Unconditional love

A Christian Science perspective.

Kaye Cover
A sparrow perches on one of the bird feeders in the author's yard.

I recently placed three bird feeders in a tree outside my window. I was amazed at how quickly word spread that there was food at my yard; it seems as though every day more hungry birds show up! Most of them are sparrows – humble birds, sweet and fun to watch.

One morning as I quietly observed them, I was reminded of a favorite Bible passage: “Are not five sparrows sold for two farthings [a coin of little value], and not one of them is forgotten before God? But even the very hairs of your head are all numbered. Fear not therefore: ye are of more value than many sparrows” (Luke 12:6, 7). Even as a child I loved that passage, and I’d think, “God must really love me!”

It’s good to be aware of this truth, because there might be times in our lives when we feel unloved and even unlovable. Maybe a relationship hasn’t worked out, stress on the job is overwhelming, money and health issues dominate our thoughts, or we feel guilty about our actions or words. The resulting feelings of fear, failure, or loneliness can be almost unbearable. We start to doubt our self-worth and might wonder if we’ll ever feel happy again.

How can we replace those negative (and false) thoughts with words of truth, and find healing in our lives? A starting point is to figure out why God loves us so much.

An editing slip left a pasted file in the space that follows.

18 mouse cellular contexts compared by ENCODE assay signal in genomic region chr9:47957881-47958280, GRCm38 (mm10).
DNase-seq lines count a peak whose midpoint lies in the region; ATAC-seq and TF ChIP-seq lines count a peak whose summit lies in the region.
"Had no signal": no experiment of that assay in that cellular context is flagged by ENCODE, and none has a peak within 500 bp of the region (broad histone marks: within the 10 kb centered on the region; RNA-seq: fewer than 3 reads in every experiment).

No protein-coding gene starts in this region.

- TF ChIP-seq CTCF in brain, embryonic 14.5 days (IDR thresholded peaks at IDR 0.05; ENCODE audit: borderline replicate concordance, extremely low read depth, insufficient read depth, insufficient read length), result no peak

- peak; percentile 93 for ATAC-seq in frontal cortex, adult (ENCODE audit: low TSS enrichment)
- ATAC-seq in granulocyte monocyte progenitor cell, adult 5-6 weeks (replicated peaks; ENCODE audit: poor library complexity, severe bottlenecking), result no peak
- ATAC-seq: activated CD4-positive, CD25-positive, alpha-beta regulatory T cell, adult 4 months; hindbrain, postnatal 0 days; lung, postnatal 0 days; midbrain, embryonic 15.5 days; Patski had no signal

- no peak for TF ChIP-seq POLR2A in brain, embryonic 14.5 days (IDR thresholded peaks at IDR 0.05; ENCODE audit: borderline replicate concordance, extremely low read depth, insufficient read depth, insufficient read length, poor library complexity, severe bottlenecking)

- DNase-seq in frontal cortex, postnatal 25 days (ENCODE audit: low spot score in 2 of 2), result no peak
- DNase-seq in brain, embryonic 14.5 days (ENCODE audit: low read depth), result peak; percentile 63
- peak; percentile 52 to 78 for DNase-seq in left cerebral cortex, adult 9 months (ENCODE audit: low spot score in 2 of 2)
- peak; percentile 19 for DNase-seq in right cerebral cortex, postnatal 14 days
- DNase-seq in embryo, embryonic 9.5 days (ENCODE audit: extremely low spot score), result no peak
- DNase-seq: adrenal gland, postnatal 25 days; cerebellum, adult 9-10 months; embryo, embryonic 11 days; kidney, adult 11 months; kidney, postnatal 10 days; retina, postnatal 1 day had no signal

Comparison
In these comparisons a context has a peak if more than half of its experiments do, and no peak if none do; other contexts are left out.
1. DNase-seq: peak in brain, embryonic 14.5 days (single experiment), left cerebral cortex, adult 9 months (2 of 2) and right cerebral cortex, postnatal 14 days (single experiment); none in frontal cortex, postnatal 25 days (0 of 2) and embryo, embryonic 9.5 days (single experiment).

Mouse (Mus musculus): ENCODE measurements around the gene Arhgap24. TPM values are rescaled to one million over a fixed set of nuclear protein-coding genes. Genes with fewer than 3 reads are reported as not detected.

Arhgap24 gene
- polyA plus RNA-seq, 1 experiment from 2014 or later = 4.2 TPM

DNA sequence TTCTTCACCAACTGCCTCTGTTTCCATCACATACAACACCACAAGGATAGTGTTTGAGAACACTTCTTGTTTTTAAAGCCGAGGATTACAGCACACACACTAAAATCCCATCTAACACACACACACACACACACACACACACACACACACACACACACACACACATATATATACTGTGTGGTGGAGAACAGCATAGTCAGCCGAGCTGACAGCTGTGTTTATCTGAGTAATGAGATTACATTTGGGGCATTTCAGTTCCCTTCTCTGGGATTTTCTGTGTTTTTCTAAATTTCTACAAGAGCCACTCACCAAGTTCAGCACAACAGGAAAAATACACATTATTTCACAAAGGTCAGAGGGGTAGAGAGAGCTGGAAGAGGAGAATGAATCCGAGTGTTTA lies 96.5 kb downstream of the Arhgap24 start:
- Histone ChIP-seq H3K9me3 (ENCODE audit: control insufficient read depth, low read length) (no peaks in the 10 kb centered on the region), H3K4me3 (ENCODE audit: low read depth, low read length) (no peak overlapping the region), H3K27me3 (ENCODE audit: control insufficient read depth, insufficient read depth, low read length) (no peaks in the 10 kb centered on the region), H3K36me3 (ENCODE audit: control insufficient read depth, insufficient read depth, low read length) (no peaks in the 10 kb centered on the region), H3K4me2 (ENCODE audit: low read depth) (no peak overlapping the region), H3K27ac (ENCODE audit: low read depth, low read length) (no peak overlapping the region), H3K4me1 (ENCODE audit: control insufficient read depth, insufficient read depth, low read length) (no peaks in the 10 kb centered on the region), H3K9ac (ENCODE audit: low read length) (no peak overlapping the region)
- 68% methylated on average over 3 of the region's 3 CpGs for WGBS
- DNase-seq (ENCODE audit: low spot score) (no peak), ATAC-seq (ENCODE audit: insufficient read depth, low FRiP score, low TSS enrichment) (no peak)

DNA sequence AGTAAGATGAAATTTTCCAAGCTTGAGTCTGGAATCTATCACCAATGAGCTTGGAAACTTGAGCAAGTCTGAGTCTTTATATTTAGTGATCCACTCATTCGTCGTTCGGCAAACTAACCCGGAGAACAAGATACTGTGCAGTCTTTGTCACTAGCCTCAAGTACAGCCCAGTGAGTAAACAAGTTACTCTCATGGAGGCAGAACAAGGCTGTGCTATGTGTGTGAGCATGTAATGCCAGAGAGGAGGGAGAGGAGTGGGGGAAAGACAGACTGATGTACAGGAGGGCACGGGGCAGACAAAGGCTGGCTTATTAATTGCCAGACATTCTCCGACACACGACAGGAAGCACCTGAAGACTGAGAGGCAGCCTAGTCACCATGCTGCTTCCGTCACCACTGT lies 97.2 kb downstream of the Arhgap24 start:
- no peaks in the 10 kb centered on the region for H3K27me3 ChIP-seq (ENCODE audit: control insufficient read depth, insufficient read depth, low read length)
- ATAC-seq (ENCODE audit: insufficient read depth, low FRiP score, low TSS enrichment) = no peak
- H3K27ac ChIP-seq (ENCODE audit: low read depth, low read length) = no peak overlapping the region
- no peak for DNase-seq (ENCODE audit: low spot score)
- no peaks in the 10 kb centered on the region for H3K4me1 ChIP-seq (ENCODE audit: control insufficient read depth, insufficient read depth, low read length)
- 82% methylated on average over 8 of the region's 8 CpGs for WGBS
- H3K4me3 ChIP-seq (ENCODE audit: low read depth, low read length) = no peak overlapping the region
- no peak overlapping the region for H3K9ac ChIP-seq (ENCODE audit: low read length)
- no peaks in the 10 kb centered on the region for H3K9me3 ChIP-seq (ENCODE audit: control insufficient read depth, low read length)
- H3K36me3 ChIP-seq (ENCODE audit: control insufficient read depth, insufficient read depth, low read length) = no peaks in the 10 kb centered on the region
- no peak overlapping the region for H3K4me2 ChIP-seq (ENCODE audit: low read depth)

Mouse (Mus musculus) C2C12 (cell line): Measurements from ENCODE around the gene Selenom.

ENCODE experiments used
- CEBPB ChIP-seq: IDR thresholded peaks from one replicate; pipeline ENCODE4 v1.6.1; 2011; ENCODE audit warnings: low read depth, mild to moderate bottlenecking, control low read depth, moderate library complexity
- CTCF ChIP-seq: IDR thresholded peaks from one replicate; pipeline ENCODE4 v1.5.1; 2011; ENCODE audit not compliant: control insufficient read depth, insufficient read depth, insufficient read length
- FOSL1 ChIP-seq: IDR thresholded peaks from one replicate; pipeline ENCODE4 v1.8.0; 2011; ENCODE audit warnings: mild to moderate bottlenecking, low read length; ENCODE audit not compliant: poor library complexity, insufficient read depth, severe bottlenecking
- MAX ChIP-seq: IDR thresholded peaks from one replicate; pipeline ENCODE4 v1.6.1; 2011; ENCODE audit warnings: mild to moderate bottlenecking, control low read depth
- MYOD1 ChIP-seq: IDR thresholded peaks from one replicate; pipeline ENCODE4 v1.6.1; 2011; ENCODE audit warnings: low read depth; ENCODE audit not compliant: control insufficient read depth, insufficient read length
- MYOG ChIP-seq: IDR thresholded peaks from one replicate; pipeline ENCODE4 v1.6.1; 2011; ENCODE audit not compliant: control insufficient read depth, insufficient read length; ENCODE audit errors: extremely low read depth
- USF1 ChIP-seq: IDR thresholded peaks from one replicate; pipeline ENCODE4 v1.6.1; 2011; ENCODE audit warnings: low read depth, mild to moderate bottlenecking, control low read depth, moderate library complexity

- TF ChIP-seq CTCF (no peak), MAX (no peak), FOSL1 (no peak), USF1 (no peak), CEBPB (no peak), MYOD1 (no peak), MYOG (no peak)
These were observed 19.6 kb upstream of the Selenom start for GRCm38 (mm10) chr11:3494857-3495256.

Mary Baker Eddy, the discoverer of Christian Science, wrote in “Science and Health with Key to the Scriptures”: “Jesus beheld in Science the perfect man, who appeared to him where sinning mortal man appears to mortals. In this perfect man the Saviour saw God’s own likeness, and this correct view of man healed the sick. Thus Jesus taught that the kingdom of God is intact, universal, and that man is pure and holy” (pp. 476-477).

In other words, when Jesus looked upon the sincere people who came to him for help, he was not fazed by the appearance of discord, illness, poverty, or a sinful way of life – he saw inherent goodness. He beheld the child of God, who, like the Father, is wholly good, well, and worthy of unconditional love. This correct view resulted in healing time and time again. We can be assured that no one and no circumstance can diminish God’s love.

This unconditional love is not only comforting, but it also provides the guidance we need to approach our day. As we emulate Jesus by “seeing through God’s eyes,” we begin to comprehend the spiritual reality of our existence and all the good it imparts – and we increasingly experience that goodness in our everyday lives. Since we are made in the image and likeness of God (Genesis 1:27), and God is not sick, impoverished, lonely, or sinful, it follows that we can’t be, either.

As we strive to see ourselves and others in this light (and it does take diligence and practice), hope is renewed, fears start to fall away, and our lives improve.

Mrs. Eddy’s words show the way to answered prayers: “Spiritual love makes man conscious that God is his Father, and the consciousness of God as Love gives man power with untold furtherance [opportunities for advancement]. Then God becomes to him the All-presence – quenching sin; the All-power – giving life, health, holiness; the All-science – all law and gospel” (“Message to The Mother Church for 1902,” pp. 8-9). We couldn’t ask for or need more than that.

Now, as I look at the visiting sparrows in my backyard, they also remind me of the comforting traditional hymn, “His Eye is on the Sparrow”:

“ ‘Let not your heart be troubled,’ His tender word I hear,
And resting on His goodness, I lose my doubts and fears.
I sing because I’m happy, I sing because I’m free;
His eye is on the sparrow, and I know He watches me;
His eye is on the sparrow, and I know He watches me.”
(Civilla D. Martin)

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